Not (as Much of) a Boys’ Club Any Longer
I noticed as I was writing a preview for the Strawberry Park Bluegrass Festival, which we’re going to attend in Connecticut in two weeks, that their Friday lineup features four bands who are fronted by and/or dominated by women. Furthermore, three others have women in the band. In other words, every band of the Friday schedule has a crucial female member. Three additional bands on Saturday are fronted by women who are singer-songwriters.
In August of 2009, I wrote an entry on my blog called Bye-Bye Boys Club assessing the role of women in bluegrass. It focused on a new CD produced by Lorraine Jordan called The Daughters of Bluegrass, featuring a number of women who were members of bluegrass bands and major contributors to the genre. I made some factual errors, granted, but sought to address the issue of the role of women in bluegrass bands at the time, as well as in an historical context. Still, the number of female bluegrass pickers performing at Strawberry Park seems to me to be an extraordinary statement of the current state of affairs.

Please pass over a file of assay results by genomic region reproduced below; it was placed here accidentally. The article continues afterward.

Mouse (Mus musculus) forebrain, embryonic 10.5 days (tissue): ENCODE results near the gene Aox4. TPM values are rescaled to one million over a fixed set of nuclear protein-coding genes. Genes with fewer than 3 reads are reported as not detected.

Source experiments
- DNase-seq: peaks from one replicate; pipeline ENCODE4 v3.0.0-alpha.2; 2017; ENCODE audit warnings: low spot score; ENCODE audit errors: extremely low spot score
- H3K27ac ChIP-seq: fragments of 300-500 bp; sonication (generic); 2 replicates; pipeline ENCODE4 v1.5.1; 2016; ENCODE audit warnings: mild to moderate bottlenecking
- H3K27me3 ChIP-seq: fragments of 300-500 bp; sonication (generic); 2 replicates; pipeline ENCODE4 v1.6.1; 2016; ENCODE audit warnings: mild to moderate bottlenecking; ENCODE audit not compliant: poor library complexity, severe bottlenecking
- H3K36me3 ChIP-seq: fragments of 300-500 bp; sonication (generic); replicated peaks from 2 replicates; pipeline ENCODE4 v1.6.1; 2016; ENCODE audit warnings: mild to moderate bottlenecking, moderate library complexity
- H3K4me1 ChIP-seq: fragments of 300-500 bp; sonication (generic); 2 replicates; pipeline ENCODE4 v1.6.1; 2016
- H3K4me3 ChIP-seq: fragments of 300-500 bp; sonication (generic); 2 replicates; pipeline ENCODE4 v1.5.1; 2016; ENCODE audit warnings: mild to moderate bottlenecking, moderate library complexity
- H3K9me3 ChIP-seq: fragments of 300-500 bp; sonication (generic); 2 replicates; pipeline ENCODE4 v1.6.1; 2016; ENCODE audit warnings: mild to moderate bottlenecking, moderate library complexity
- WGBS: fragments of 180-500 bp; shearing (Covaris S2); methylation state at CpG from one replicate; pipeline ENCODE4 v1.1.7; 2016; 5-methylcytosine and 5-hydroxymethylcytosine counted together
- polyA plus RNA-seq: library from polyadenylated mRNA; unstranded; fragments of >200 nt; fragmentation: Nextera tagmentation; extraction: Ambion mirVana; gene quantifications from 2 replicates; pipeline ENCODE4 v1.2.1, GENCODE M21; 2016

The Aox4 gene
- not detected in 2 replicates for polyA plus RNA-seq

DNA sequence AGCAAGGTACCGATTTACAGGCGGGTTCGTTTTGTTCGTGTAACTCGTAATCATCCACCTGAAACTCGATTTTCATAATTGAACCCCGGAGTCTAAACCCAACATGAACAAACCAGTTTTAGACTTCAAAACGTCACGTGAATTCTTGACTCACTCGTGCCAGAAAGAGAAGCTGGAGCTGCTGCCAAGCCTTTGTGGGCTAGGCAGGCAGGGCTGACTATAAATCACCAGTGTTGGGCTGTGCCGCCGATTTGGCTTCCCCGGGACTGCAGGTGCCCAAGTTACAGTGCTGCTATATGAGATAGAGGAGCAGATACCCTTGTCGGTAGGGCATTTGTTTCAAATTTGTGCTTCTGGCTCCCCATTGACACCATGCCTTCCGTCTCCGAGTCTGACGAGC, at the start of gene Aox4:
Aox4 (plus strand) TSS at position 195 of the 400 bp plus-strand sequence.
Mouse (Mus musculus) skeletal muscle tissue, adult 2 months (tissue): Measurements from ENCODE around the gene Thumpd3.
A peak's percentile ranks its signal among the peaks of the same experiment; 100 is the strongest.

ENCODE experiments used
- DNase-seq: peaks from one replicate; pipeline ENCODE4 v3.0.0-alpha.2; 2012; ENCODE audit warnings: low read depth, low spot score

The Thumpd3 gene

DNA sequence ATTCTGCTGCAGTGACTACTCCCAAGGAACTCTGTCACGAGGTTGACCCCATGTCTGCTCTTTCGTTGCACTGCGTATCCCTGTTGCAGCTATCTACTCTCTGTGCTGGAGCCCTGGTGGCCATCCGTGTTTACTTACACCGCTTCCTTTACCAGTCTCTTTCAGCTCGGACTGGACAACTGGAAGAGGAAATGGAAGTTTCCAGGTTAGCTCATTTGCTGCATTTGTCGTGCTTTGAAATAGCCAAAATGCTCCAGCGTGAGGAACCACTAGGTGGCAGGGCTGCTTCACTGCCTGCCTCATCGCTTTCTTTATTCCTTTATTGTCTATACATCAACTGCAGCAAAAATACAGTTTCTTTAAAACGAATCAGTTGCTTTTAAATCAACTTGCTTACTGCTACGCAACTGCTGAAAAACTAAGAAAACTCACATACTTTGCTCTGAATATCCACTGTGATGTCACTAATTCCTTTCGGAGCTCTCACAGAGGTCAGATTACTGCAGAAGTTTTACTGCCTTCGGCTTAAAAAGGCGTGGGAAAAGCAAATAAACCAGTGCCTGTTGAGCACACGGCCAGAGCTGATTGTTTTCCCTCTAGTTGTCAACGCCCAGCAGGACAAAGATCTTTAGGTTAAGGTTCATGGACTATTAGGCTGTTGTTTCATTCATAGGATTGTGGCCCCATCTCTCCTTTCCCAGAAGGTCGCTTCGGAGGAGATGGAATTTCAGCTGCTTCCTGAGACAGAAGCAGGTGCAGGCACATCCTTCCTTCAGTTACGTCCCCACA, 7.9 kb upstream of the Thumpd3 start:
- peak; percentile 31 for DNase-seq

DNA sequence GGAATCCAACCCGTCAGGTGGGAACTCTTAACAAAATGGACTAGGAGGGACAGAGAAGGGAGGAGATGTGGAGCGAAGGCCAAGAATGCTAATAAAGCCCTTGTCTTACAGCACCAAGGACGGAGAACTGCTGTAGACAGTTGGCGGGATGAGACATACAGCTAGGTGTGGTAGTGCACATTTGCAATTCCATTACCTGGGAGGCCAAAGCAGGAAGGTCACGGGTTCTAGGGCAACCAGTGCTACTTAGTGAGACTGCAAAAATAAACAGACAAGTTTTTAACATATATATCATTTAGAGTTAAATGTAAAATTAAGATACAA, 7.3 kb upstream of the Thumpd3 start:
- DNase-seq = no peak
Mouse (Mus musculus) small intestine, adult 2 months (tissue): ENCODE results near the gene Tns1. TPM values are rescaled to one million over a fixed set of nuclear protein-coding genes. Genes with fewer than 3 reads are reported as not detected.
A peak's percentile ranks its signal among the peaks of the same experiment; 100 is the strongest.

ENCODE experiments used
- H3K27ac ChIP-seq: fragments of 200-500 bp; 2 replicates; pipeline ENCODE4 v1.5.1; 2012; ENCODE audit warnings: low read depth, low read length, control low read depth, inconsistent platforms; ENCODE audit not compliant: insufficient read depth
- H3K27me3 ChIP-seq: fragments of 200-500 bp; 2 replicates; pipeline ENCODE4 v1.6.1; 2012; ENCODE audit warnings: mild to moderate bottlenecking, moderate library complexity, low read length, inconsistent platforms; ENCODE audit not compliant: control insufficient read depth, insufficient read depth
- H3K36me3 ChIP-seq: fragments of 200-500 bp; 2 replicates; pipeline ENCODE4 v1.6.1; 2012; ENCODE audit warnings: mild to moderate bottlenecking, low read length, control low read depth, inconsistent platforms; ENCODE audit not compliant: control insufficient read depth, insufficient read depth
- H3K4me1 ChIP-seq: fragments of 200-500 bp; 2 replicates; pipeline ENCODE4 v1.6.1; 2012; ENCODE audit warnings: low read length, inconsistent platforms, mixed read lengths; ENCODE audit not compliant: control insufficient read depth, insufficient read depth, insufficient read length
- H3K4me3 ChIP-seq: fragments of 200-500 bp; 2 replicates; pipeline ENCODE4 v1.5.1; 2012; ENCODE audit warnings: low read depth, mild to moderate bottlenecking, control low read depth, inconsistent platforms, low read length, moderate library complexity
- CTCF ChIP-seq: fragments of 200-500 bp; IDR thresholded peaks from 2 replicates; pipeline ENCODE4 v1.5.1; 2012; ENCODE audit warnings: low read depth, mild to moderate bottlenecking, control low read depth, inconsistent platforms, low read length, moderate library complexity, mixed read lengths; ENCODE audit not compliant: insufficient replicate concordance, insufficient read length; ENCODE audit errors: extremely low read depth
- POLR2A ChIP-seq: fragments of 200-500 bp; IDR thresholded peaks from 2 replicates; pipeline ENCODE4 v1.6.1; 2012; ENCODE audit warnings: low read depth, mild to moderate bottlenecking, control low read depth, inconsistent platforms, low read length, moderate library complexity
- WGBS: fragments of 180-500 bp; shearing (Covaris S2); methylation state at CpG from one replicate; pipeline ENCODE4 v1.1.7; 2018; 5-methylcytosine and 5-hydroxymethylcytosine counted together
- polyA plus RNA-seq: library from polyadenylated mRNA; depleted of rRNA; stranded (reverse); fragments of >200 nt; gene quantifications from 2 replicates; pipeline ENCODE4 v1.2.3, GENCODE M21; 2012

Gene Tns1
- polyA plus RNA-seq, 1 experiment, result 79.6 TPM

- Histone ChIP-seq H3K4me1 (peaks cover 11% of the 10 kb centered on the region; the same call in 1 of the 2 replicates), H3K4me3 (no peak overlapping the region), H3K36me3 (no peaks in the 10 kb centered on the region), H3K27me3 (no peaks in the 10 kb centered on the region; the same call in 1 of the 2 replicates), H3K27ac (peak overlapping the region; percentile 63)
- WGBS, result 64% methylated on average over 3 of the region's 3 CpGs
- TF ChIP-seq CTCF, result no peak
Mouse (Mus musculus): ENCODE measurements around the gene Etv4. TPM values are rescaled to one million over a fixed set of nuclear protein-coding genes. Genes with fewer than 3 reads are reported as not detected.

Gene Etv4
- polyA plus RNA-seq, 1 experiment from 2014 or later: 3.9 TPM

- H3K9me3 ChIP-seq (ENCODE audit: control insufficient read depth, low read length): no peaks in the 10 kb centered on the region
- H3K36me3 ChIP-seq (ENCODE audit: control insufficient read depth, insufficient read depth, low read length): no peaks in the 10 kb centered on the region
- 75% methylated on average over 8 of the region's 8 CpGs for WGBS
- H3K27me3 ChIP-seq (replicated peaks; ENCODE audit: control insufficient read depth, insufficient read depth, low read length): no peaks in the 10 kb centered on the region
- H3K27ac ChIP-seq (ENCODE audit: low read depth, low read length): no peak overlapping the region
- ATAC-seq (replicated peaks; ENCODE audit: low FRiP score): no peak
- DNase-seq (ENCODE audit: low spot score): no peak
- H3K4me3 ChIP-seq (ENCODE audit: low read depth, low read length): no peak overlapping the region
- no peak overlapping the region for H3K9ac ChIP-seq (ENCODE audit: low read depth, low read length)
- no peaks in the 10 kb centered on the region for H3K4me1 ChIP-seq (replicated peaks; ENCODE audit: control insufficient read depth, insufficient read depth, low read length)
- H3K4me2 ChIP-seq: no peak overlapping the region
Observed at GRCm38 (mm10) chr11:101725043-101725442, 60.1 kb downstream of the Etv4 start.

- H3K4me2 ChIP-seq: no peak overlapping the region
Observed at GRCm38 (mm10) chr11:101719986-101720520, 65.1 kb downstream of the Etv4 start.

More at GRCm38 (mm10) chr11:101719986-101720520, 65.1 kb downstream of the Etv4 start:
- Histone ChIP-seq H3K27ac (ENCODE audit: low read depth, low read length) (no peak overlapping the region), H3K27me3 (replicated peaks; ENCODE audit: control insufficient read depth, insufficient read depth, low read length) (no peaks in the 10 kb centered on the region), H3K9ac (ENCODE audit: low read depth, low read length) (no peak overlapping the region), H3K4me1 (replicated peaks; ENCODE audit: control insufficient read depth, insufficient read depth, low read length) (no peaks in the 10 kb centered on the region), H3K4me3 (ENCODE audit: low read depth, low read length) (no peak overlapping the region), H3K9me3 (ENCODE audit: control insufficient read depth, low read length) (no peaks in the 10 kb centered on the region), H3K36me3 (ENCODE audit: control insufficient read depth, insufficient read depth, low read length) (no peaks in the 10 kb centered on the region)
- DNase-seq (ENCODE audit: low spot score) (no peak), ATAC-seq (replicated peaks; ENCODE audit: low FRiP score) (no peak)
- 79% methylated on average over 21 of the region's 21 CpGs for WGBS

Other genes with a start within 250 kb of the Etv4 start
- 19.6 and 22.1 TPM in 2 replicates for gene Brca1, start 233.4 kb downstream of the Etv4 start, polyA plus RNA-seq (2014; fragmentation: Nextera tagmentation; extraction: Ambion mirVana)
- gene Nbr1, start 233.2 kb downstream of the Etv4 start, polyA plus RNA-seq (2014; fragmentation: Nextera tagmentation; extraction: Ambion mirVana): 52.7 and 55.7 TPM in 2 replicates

In 2013, Murphy Hicks Henry wrote a book called Pretty Good for a Girl, examining the history and place of women in bluegrass. Henry is a noted writer, banjo player, and bluegrass entrepreneur who has pioneered a teaching method emphasizing playing bluegrass instruments by ear. She is also a regular columnist for Bluegrass Unlimited magazine, the oldest continuing publication in the bluegrass vein. Her book’s title grew from the (probably unintentionally insulting, but certainly thoughtless) comment about women bluegrass players who excelled in their instrument as being “pretty good for a girl.” She looked at women in bluegrass who were crucial members of bands, noting that for many years women could not break into a band unless they were members of a family band or married to a member of a band. Independent women whose names were featured in the band were rare or nonexistent. She interviewed and profiled dozens of women who helped to break the stereotype, particularly Laurie Lewis, who first fronted a band called Good Ol’ Persons in 1974, on the West Coast.